Hezekiah had been given a death sentence. He had just been given what is the equivalent of the message from the doctor who says, "I am sorry. This particular type of cancer you have cannot be cured. The expected life expectancy of your stage is six to nine months." Those are the words he had heard from the prophet Isaiah. "The sickness you have has no cure. You will not recover." We heard the same message from my bride's oncologist. According to him we could expect another six to nine months for her to live. According to the prophet, Hezekiah may have had only a few more days. The Scripture does not tell us how soon Hezekiah would die.
Hezekiah was faced with two paths he could follow. Since God said "you are going to die and not live" Hezekiah could have taken the path which is so easy for any of us to take. Regret, disappointment, sorrow over his life to be now cut short.
My bride and I were faced with two paths we could follow. Since the doctor had told us that there was no cure for her disease, we could feel the same emotions. She would not see the grandkids grown and married and starting families of their own. She would never see her great grandkids. We would not enjoy our Christmases and other family holidays together. We would not be able to do any of the things we had long enjoyed doing together. Instead, we would care for her as her health slowly failed and finally, I would have to think about making funeral plans.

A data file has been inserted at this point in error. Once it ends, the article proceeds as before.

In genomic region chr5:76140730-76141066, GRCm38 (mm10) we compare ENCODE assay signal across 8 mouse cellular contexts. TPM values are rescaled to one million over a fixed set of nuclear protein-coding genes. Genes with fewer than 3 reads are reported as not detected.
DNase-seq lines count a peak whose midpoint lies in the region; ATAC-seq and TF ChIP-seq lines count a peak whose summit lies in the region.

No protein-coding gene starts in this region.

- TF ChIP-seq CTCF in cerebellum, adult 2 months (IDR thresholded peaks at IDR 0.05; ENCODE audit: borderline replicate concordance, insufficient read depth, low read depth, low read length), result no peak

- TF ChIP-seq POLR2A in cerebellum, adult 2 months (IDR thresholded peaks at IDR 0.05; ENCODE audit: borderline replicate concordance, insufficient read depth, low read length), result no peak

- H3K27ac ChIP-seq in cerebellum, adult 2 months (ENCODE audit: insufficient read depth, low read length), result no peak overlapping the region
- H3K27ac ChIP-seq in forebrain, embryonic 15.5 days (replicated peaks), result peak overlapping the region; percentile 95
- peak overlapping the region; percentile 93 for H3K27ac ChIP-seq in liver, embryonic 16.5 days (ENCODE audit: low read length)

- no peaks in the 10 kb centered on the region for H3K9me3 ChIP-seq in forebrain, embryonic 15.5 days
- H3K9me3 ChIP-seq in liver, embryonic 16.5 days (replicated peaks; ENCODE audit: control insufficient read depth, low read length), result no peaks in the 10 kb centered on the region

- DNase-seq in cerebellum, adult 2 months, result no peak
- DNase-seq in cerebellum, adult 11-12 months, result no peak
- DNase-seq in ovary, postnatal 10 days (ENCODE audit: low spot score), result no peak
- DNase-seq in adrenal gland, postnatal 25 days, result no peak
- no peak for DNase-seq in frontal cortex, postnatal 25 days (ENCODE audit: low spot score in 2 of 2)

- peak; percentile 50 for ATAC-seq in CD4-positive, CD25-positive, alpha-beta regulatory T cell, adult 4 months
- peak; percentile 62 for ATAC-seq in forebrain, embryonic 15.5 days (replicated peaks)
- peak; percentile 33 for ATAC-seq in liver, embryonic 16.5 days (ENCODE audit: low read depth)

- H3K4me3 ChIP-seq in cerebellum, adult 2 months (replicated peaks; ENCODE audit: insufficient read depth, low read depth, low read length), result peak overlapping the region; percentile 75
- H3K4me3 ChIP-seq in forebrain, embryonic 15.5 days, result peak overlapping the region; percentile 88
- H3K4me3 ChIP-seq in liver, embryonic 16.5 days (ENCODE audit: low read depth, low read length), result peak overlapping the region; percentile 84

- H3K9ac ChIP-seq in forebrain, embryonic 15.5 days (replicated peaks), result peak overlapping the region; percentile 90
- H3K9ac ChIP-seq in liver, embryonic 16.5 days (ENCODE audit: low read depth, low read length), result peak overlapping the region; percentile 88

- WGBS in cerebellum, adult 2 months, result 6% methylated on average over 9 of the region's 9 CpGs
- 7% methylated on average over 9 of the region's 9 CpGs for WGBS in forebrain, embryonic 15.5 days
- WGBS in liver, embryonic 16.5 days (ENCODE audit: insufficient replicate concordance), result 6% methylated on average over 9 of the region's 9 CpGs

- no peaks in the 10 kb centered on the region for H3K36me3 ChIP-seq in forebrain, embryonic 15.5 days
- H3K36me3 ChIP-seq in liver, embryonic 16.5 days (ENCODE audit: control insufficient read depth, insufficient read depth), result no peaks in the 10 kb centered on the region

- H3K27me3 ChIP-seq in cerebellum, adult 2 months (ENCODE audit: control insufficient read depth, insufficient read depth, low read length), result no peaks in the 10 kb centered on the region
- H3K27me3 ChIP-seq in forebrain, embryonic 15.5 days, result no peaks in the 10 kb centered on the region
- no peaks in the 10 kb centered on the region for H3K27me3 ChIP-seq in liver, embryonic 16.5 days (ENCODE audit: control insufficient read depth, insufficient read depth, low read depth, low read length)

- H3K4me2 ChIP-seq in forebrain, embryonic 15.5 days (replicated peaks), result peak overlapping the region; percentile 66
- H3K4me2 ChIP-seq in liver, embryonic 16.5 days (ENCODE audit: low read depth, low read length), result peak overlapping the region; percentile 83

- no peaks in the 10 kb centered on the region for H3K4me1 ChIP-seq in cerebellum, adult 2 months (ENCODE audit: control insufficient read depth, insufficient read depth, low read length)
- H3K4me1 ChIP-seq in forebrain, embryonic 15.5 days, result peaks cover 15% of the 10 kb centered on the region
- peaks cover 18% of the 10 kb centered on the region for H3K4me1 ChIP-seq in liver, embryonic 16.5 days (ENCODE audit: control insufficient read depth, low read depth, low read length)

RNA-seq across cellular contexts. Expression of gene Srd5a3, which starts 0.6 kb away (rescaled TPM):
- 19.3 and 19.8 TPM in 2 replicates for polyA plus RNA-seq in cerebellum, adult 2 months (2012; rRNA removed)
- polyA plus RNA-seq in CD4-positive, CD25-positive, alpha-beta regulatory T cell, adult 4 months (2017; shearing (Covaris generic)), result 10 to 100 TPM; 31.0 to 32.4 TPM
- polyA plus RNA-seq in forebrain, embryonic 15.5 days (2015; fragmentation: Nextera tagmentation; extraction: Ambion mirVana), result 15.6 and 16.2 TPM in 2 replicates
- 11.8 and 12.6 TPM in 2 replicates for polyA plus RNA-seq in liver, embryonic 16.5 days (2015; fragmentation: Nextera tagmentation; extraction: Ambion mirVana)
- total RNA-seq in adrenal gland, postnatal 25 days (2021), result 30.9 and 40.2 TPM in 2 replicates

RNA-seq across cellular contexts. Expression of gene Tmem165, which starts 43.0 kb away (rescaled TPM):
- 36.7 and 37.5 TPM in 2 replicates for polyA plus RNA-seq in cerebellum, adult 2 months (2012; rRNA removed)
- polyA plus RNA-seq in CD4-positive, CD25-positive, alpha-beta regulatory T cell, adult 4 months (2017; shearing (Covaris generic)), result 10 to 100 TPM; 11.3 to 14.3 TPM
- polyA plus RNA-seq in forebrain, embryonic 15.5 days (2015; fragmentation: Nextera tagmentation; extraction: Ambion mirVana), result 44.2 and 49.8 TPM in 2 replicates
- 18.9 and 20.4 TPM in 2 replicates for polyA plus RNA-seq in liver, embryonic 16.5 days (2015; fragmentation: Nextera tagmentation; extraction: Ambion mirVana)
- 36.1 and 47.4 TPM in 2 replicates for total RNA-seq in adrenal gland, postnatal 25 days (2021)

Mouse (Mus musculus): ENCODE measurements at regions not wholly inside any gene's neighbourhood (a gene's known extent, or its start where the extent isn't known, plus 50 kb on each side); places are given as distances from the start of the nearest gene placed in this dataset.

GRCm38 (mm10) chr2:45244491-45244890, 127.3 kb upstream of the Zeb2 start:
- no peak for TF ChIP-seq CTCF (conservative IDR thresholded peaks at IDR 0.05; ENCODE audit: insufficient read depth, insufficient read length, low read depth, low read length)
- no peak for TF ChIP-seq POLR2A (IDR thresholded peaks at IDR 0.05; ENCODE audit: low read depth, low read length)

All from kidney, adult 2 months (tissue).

Hezekiah did not accept that prognosis. Yes, it was from God that he had heard that he was going to die, but he did not accept that statement. The Bible says, 'Hezekiah turned his face to the wall and prayed to the Lord,'
My bride and I likewise refused to accept the prognosis the doctor had given her. We "turned our faces to the wall" so to speak, and we prayed to the Lord.
God turned the prophet around and told him to go back to Hezekiah and tell him "I have heard your prayer and seen your tears; I will heal you." Hezekiah was healed and God added fifteen more years to his life.
God spoke to us through His Word and the Holy Spirit speaking to us when we prayed and we praised Him and told us, "Sandy will be healed. She will not die." Now we are beyond the time frame the doctor had given us and she is doing well. Well on the path to full restoration of her health. She's not finished with her treatments now but her health is good and she is feeling no effects of the cancer.
What makes the difference? Hezekiah decided that he did not want to accept that his life was over. We decided that we did not want to accept that her life was over. We know God's Word. Hezekiah knew God's Word. We knew that we do not have to accept that what the enemy puts on us is the end of the story. Hezekiah could have remained in his sickness. He could have claimed it as his own. "This is my sickness and through this sickness I am going to die. God told me I am going to die." We could have made the same admission regarding my wife's sickness. Just as Hezekiah refused to accept that as the state of his life, we refused to accept what the doctor had said was the state of my bride's life.
This applies to any sickness, any disease, any bondage you have in your life. You can accept it and claim it for your own. You can keep it and "live with it" and even celebrate it. Talking about it and dwelling on it and accepting that it is something you have and you will live with. Or die with. We did not. We did not claim this cancer as being a possession of hers. We did not say "she has cancer". Yes, there was a cancer in her body working against her best interest, but in no way were we going to claim it as her possession. It was an alien condition. One not natural to her body and one certainly not welcome. If it is unwelcome, it is not free to remain where it is. It had to go.